National Post (Latest Edition)
Jays pitcher expands his Arsenal
Manoah learning there’s More to Being a Big-leaguer than overwhelming hitters
Alek Manoah can’t hide his excitement of being around big-league arms amid a bigleague atmosphere, which seems quite fitting for the big guy.
There’s none of the over-the-top hype surrounding Manoah compared to Nate Pearson and his profile probably isn’t as big, but Manoah, 23, is nonetheless part of the Toronto blue Jays’ stable of young arms.
during a Zoom call Sunday with reporters, the 6-foot-6 Manoah said he feels blessed to be in dunedin, Fla., and grateful for the shot to continue a career that has seen a few twists and turns along the way.
Manoah was at the team’s alternate site in rochester, N.y. last season when he competed against a few big-league bats.
Competition fuels Manoah, who believes the key to his mound approach is to stay within himself.
“I trust myself, I trust my abilities, I trust my work ethic,’’ said Manoah. “Going up against really good hitters is fun. Those guys know how to take those sliders in the dirt, extend those at-bats.”
As he continues to evolve, Manoah can look back at his time in Vancouver pitching for the Canadians, when he would overwhelm hitters with his patented heater before resorting to his lethal slider to put them away.
however, it’s Manoah’s expanding arsenal that really hits home.
“Now I’m able to throw a 3-2 change-up to a righty, throw changeups in a 1-1 count, 1-2 count and I’m able to throw different variations of the slider, fastballs in different locations,’’ said the righty.
“I think that aspect of experience and knowledge, the more you play, the more advanced hitters you face, you get little tweaks here and there. everyone at this level can hit a 98-mile-an-hour fastball. Just being able to mix everything is what separates me now.”
Just being around big-leaguers at the alternate site allowed Manoah to realize he didn’t have to be too perfect with every pitch.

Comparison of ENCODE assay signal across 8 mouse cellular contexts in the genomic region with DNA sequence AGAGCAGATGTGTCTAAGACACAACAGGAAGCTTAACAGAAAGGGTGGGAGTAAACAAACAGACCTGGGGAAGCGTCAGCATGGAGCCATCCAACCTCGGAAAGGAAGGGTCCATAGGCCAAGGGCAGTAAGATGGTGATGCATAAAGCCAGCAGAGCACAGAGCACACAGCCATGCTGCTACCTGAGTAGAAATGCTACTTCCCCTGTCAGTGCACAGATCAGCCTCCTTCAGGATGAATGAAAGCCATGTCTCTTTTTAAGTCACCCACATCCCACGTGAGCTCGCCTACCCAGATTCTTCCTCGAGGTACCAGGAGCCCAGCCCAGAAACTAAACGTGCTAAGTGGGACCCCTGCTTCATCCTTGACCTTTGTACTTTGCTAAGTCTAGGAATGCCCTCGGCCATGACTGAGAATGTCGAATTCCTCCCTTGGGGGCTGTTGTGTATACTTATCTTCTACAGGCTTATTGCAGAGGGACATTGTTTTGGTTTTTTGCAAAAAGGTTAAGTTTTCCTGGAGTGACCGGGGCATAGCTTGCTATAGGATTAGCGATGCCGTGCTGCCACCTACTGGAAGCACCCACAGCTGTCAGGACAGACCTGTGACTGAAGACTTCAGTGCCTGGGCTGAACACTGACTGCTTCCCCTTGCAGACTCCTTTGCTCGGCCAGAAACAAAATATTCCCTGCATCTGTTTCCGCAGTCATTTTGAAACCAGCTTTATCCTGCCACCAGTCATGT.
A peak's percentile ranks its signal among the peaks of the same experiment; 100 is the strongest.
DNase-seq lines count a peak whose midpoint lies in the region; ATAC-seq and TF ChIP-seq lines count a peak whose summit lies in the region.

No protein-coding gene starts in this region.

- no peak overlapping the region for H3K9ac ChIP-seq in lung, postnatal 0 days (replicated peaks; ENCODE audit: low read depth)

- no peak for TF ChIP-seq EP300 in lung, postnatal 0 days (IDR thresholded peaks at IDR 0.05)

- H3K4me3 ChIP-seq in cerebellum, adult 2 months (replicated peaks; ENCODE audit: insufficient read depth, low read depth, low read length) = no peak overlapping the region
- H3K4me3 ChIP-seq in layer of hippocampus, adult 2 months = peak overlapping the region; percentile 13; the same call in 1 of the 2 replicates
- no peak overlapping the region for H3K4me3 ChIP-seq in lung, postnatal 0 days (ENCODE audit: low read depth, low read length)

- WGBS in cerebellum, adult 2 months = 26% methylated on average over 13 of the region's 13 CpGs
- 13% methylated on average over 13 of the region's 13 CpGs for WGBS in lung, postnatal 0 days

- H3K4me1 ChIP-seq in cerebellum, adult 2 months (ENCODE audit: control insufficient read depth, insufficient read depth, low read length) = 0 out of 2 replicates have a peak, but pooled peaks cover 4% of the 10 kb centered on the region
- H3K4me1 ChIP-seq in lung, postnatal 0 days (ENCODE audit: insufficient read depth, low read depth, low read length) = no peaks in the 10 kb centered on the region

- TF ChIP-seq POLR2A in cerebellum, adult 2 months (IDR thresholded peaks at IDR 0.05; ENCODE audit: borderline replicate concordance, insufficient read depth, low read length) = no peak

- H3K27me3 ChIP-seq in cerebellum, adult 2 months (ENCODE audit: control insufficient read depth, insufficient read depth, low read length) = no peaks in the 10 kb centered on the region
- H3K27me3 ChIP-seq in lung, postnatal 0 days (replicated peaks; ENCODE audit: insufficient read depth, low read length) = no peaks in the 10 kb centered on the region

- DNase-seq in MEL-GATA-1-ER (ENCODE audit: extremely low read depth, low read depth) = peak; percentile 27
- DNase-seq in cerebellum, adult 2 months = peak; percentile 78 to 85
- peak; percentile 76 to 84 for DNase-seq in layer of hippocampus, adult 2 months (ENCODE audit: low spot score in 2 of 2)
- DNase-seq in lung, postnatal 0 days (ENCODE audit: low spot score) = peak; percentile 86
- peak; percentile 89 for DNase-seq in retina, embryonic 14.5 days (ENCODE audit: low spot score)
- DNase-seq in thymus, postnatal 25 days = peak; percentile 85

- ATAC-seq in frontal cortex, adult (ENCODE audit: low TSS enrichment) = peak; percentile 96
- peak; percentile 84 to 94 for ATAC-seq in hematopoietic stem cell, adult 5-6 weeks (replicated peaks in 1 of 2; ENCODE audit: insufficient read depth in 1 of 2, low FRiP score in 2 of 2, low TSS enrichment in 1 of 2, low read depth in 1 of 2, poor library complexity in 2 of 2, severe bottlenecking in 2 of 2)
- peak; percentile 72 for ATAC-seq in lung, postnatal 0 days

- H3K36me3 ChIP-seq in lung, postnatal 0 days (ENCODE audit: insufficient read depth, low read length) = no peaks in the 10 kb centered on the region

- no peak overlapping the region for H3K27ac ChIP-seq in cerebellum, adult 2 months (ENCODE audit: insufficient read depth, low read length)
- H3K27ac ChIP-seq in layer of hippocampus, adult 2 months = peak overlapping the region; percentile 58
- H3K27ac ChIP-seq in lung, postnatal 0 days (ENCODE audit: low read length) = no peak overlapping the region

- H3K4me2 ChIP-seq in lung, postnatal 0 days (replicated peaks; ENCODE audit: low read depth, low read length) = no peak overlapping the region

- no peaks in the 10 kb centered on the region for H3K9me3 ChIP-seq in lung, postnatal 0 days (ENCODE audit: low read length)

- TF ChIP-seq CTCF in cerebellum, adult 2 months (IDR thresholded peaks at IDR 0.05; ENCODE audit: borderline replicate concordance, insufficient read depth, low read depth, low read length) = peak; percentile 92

“being this big, you have to get all the limbs together at the right time to shoot at the right time,’’ said Manoah, a self-confessed visual guy. “Sometimes the arm can be a little off, the hip, the body might be off a little bit. It’s just about watching a lot of video.”
Pitching out of the stretch has become Manoah’s identity.
“As hitters, they can have whatever stance they want, but you still have to get to that power position. As a pitcher, it’s the same thing. you can have a crazy windup, move your hands all over the place, do whatever you want. At the end of the day, you still have to get that foot on the ground and that arm up.
“For me it’s being able to simplify it. I can still get into that power position (from the stretch) a lot better now. That was a huge transition for me.”
by incorporating video into his day-to-day routine, Manoah was able to learn more about grip when using his change-up and get a better feel on when to use that pitch and how to adjust between pitches.
“In college I had a good changeup, but being able to adjust pitch to pitch, I wasn’t there yet. I think now having that grip, understanding when I’m throwing it, when it’s going to be good, when it’s going to be best for me. I know what makes it good and the staff here has been really good in giving me all the resources.”
SHOT IN THE ARM
right-hander Trent Thornton saw his season cut short following his third start in 2020, when he experienced elbow discomfort.
There appears to be no lingering issues with Thornton, who is scheduled for a live bullpen session Monday, according to pitching coach Pete Walker.
“he feels really good,’’ said Walker. “he definitely feels a lot better than he did last year, which is great.”
CATCHER HAS A CHANCE
Alejandro Kirk made quite the impression during his frenetic run as a big-league rookie catcher.
GM ross Atkins said last week that the 22-year-old has a chance to make the opening-day roster.
Nutrition, working on his body, Kirk put in plenty of work when he returned to his home in Mexico.
There were days when he’d focus on his game behind the plate and at the plate, but the primary goal during the off-season was on his weight and conditioning.
“I don’t know how much weight I’ve lost,’’ said Kirk through an interpreter. “but I’ve lost a lot. The bottom line is that I feel great.”